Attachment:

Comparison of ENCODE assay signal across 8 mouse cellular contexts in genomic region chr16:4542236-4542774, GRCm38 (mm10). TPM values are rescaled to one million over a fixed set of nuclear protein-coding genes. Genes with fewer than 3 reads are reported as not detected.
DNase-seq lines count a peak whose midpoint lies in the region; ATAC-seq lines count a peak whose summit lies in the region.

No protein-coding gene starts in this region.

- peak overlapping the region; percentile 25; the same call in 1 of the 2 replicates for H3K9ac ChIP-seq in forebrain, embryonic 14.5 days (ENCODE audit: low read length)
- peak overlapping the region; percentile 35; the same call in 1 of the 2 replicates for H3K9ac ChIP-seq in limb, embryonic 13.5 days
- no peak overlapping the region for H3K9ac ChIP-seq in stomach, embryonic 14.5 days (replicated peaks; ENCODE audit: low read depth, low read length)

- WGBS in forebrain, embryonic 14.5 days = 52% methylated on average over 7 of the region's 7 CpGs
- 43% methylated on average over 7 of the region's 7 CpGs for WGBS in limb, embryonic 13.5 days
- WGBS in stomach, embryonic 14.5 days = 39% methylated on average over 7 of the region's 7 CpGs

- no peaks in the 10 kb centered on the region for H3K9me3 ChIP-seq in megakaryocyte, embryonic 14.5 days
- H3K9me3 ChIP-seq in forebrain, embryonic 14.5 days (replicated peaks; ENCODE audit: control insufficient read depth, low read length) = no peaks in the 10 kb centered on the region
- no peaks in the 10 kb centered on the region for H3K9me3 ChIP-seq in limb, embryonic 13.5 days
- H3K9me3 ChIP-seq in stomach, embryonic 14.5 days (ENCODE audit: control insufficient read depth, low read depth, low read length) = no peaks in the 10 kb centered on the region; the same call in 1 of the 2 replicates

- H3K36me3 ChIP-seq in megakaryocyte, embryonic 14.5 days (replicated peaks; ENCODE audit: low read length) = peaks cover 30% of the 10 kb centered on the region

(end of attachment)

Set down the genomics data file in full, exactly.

Comparison of ENCODE assay signal across 8 mouse cellular contexts in genomic region chr16:4542236-4542774, GRCm38 (mm10). TPM values are rescaled to one million over a fixed set of nuclear protein-coding genes. Genes with fewer than 3 reads are reported as not detected.
DNase-seq lines count a peak whose midpoint lies in the region; ATAC-seq lines count a peak whose summit lies in the region.

No protein-coding gene starts in this region.

- peak overlapping the region; percentile 25; the same call in 1 of the 2 replicates for H3K9ac ChIP-seq in forebrain, embryonic 14.5 days (ENCODE audit: low read length)
- peak overlapping the region; percentile 35; the same call in 1 of the 2 replicates for H3K9ac ChIP-seq in limb, embryonic 13.5 days
- no peak overlapping the region for H3K9ac ChIP-seq in stomach, embryonic 14.5 days (replicated peaks; ENCODE audit: low read depth, low read length)

- WGBS in forebrain, embryonic 14.5 days = 52% methylated on average over 7 of the region's 7 CpGs
- 43% methylated on average over 7 of the region's 7 CpGs for WGBS in limb, embryonic 13.5 days
- WGBS in stomach, embryonic 14.5 days = 39% methylated on average over 7 of the region's 7 CpGs

- no peaks in the 10 kb centered on the region for H3K9me3 ChIP-seq in megakaryocyte, embryonic 14.5 days
- H3K9me3 ChIP-seq in forebrain, embryonic 14.5 days (replicated peaks; ENCODE audit: control insufficient read depth, low read length) = no peaks in the 10 kb centered on the region
- no peaks in the 10 kb centered on the region for H3K9me3 ChIP-seq in limb, embryonic 13.5 days
- H3K9me3 ChIP-seq in stomach, embryonic 14.5 days (ENCODE audit: control insufficient read depth, low read depth, low read length) = no peaks in the 10 kb centered on the region; the same call in 1 of the 2 replicates

- H3K36me3 ChIP-seq in megakaryocyte, embryonic 14.5 days (replicated peaks; ENCODE audit: low read length) = peaks cover 30% of the 10 kb centered on the region